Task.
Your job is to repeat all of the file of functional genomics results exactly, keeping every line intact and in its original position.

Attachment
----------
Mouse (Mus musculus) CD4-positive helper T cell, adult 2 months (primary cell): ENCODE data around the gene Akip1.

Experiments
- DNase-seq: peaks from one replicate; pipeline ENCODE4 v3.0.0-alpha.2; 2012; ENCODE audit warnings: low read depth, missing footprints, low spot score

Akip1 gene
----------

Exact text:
Mouse (Mus musculus) CD4-positive helper T cell, adult 2 months (primary cell): ENCODE data around the gene Akip1.

Experiments
- DNase-seq: peaks from one replicate; pipeline ENCODE4 v3.0.0-alpha.2; 2012; ENCODE audit warnings: low read depth, missing footprints, low spot score

Akip1 gene